Dog Breed Info Center(R) DBIC

Thylacine

Information and Pictures

Front view of a large brown dog that looks like a tiger with stripes and small rounded ears

The extinct Thylacine dog breed

Other Names
  • Australian Tiger Dog
  • Marsupial Wolf
  • Tasmanian Tiger
  • Tasmanian Wolf
Description

These dogs were known to be the most recent largest marsupial carnivore. They were a dark to medium brown color with about 15 darker brown stripes or bars of color on their backs. They had rounded ears that stuck above their heads, a large rounded skull and an extremely long muzzle. Their jaws were long and could open to almost 90 degrees, revealing sharp teeth.

Temperament

There are no records of the temperment of the Thylacine. The only evidence we know is that they were wild and were known to kill large prey such as sheep for food.

Height, Weight

Height: 49–51 inches long (124-129 cm) including a 20 inch (51 cm) long tail

Weight: 33–66 pounds (15-30 kg) but an average of 55 pounds (25 kg)

Health Problems

There are no records of this breeds health issues.

Living Conditions

The Thylacine dogs were wild and not domesticated. They lived in the wilderness and hunted large prey.

Exercise

Since they lived outside in their own packs, they probably exercised a rigorous amount while hunting, migrating, and traveling throughout the wilderness.

Life Expectancy

There are no records of the life expectancy of the Thylacine.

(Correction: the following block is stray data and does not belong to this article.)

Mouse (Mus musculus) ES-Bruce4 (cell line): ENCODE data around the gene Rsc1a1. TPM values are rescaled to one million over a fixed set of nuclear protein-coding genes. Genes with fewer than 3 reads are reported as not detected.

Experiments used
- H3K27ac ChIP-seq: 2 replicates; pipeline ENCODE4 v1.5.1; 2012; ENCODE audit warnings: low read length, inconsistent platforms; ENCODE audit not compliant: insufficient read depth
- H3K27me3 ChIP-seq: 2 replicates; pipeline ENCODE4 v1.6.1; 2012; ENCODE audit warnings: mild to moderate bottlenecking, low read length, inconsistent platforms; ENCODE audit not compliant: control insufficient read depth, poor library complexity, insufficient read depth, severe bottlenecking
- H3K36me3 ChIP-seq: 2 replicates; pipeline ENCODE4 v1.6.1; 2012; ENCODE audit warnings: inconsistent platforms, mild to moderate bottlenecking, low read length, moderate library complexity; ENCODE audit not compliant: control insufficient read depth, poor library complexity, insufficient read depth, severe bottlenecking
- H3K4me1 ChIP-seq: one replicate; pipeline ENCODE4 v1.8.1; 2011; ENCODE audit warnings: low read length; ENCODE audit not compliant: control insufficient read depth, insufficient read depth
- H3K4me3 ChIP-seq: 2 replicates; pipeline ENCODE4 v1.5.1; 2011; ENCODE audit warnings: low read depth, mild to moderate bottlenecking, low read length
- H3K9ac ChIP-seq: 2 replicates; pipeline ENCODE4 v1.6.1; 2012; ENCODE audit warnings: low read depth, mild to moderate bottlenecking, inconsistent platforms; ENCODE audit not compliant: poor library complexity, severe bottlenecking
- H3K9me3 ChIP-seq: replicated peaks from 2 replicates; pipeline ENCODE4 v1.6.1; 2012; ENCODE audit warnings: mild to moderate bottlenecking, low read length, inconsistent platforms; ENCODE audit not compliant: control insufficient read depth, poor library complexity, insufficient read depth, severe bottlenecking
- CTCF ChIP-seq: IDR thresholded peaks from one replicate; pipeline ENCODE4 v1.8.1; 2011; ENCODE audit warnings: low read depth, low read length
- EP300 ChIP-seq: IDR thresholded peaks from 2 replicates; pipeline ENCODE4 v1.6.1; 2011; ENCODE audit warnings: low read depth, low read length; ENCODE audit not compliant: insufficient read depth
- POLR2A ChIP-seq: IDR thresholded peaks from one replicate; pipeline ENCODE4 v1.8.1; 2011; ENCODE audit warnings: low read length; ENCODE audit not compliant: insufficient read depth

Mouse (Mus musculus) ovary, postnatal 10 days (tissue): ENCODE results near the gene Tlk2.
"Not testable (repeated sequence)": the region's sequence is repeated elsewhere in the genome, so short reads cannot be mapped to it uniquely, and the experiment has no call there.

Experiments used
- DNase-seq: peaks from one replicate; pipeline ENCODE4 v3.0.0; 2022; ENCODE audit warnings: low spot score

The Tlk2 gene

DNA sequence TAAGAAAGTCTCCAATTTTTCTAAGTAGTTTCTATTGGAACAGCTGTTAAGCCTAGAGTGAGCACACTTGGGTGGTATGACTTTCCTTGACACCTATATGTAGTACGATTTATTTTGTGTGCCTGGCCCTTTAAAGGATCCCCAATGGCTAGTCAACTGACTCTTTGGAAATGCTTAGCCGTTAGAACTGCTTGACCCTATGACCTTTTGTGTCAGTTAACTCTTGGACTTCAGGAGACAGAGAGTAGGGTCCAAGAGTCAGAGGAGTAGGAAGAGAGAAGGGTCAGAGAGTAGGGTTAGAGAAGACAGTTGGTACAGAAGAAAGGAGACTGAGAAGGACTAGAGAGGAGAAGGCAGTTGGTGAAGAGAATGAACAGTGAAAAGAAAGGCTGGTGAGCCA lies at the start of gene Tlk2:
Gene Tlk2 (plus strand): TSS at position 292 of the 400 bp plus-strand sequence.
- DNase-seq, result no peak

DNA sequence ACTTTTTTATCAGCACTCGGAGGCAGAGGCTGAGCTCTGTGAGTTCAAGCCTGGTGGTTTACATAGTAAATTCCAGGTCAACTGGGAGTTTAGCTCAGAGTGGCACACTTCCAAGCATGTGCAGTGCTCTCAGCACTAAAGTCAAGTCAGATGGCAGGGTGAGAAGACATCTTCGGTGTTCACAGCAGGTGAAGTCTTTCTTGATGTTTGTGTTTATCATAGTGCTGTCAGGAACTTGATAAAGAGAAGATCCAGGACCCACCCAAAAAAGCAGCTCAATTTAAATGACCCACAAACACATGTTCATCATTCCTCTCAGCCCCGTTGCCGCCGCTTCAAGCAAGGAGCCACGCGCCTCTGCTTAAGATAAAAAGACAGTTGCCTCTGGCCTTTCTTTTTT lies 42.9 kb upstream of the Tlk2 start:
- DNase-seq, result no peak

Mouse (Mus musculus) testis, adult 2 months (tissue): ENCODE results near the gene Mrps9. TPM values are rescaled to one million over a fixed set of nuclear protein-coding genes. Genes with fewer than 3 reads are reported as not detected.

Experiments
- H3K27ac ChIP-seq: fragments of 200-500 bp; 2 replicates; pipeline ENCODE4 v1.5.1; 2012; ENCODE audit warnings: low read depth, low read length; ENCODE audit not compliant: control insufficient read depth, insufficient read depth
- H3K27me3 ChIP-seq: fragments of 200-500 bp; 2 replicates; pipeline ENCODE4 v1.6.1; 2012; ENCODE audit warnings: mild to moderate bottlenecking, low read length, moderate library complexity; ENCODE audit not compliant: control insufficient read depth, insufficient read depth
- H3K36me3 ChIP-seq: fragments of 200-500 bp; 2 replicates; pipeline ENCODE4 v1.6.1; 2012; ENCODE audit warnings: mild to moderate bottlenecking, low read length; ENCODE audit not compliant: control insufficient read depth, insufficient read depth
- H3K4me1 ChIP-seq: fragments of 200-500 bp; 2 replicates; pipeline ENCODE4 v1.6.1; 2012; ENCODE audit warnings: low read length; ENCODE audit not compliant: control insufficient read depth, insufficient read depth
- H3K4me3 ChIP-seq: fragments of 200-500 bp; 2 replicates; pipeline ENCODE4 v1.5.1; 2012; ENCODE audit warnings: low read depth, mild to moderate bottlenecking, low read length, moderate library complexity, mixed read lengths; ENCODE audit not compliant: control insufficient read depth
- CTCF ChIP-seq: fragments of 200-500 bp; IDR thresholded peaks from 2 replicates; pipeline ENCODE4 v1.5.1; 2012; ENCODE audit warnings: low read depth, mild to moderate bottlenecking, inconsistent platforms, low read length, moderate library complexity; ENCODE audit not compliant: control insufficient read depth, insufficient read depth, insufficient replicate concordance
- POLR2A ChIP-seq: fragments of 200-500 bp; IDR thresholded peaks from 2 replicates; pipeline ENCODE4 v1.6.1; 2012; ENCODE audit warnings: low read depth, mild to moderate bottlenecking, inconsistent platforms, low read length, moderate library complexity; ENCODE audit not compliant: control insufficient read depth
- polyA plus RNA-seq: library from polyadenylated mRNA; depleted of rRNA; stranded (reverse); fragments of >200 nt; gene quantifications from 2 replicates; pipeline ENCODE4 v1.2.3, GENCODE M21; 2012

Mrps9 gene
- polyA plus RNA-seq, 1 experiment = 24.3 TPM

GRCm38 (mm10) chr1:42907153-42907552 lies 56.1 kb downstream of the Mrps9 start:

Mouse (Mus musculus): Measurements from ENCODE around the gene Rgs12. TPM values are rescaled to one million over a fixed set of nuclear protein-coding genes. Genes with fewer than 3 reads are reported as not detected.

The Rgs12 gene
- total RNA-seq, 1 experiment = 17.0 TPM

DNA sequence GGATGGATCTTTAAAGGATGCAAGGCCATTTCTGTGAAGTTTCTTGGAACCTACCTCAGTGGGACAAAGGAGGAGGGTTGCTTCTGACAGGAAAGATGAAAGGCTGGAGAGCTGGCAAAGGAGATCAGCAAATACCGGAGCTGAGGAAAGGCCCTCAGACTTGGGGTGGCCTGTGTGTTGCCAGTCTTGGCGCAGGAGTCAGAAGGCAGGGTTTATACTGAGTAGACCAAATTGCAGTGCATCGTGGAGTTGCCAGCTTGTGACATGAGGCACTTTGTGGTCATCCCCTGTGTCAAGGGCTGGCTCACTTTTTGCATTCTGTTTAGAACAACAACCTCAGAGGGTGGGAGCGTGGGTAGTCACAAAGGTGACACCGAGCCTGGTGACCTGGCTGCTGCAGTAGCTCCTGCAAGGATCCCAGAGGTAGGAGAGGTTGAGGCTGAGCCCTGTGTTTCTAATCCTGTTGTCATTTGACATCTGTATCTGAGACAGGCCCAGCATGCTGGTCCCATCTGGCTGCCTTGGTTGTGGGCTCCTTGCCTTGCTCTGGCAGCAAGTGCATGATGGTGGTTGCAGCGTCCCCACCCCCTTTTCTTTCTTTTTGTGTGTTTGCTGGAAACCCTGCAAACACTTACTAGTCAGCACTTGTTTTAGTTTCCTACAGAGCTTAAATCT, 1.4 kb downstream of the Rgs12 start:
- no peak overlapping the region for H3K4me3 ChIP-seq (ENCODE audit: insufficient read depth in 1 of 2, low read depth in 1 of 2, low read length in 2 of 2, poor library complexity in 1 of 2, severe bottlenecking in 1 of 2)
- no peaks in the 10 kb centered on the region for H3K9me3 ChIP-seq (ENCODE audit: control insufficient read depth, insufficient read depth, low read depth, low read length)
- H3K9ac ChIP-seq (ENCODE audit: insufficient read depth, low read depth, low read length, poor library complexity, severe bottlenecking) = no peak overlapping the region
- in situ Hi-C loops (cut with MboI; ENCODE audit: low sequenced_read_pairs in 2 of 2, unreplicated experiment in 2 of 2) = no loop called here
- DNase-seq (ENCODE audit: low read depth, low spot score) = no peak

Litter Size

There are no records of the litter size.

Grooming

They had a short coat and groomed themselves when necessary.

Origin

These dogs were originally found in Australia, Tasmania, and New Guinea. Because of the large amounts of Dingos living on the mainland of Australia, they were eventually confined to Tasmania where they were hunted by the people because of their threat of killing the domestic sheep on the land. By 1914 the Thylacine was considered rare and by 1936 the last captured dog of this breed died in the Hobart Zoo. A few years later they were reported to be extinct because of their disappearance from the wild.

Today we have fossils of the Thylacine along with other breeds known to the Thylacinidae family. Since the end of the 1930’s there have been reports of sightings of the Thylacine although none have been confirmed. Since then, population studies done by both naturalists and wildlife officials also concluded no sightings of the Thylacine dog from the years 1937–2008.

However, there are possibilities of cloning this dog due to the fact that scientists have their full DNA from the fossils from long ago. With technological advances happening more and more, scientists have considered taking the DNA from the Thylacine and placing it into a donor egg from a related species. Currently, there are no cloning plans put in place regarding the Thylacine dog.

To this day, there are still many Australians who believe that the Thylacine is still alive and hiding in the woods. There are currently teams who have placed video cameras in places where they would most likely show up. There are frequent claimed sightings of the Thylacine although none have been clear enough to confirm.

Group

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Recognition
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Sideview of a brown dog with sharp teeth, stripes on his back and a long tail standing

The extinct Thylacine dog breed